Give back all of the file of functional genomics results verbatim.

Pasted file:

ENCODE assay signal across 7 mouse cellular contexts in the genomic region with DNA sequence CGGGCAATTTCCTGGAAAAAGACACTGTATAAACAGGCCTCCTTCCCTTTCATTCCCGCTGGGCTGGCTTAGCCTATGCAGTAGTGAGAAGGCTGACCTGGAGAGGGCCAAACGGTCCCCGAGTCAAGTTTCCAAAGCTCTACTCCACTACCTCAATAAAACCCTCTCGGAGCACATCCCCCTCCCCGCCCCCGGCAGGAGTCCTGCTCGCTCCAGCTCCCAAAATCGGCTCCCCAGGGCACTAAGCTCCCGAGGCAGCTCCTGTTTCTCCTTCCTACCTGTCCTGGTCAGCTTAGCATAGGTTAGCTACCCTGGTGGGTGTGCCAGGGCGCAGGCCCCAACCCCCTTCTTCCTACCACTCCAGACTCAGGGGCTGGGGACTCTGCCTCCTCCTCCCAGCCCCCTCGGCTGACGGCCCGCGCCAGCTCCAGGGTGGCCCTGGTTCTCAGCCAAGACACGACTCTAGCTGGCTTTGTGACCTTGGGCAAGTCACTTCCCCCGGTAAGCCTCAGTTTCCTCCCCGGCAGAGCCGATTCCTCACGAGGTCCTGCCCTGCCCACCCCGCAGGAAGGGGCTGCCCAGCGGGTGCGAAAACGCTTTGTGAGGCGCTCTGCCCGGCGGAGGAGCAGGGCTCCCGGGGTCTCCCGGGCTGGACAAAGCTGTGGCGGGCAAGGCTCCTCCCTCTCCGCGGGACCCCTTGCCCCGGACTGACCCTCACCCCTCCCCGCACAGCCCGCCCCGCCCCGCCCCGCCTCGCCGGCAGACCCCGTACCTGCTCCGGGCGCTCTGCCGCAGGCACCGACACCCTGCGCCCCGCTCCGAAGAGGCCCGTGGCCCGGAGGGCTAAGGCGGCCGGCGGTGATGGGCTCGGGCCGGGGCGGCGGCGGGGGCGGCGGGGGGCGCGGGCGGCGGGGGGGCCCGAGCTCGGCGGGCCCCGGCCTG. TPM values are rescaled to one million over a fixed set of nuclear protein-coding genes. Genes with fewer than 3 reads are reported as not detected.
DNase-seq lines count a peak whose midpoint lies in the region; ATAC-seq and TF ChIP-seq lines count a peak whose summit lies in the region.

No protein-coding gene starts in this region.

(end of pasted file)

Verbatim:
ENCODE assay signal across 7 mouse cellular contexts in the genomic region with DNA sequence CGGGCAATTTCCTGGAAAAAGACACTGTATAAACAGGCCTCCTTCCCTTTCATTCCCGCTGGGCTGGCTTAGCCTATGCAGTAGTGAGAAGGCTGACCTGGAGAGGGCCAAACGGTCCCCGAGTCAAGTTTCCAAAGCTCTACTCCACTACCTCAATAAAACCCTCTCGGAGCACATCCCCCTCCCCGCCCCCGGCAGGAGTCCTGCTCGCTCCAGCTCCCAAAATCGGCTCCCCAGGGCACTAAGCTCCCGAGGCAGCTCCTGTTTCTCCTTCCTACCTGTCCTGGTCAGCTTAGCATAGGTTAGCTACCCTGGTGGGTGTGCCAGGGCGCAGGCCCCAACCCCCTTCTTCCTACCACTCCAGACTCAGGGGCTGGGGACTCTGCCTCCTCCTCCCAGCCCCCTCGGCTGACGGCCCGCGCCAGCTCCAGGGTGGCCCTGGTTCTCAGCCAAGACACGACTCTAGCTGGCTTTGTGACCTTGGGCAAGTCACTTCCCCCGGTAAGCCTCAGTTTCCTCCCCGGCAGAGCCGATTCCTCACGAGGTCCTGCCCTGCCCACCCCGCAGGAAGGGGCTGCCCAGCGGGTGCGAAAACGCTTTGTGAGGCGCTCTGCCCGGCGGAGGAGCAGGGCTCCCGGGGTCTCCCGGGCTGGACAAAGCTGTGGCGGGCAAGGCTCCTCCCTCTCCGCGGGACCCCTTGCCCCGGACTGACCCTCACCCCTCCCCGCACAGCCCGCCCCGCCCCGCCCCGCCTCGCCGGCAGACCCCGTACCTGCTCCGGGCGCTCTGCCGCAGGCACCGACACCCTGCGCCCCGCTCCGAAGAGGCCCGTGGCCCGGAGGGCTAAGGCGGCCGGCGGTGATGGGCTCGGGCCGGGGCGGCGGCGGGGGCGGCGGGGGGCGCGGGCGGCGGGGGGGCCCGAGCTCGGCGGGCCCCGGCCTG. TPM values are rescaled to one million over a fixed set of nuclear protein-coding genes. Genes with fewer than 3 reads are reported as not detected.
DNase-seq lines count a peak whose midpoint lies in the region; ATAC-seq and TF ChIP-seq lines count a peak whose summit lies in the region.

No protein-coding gene starts in this region.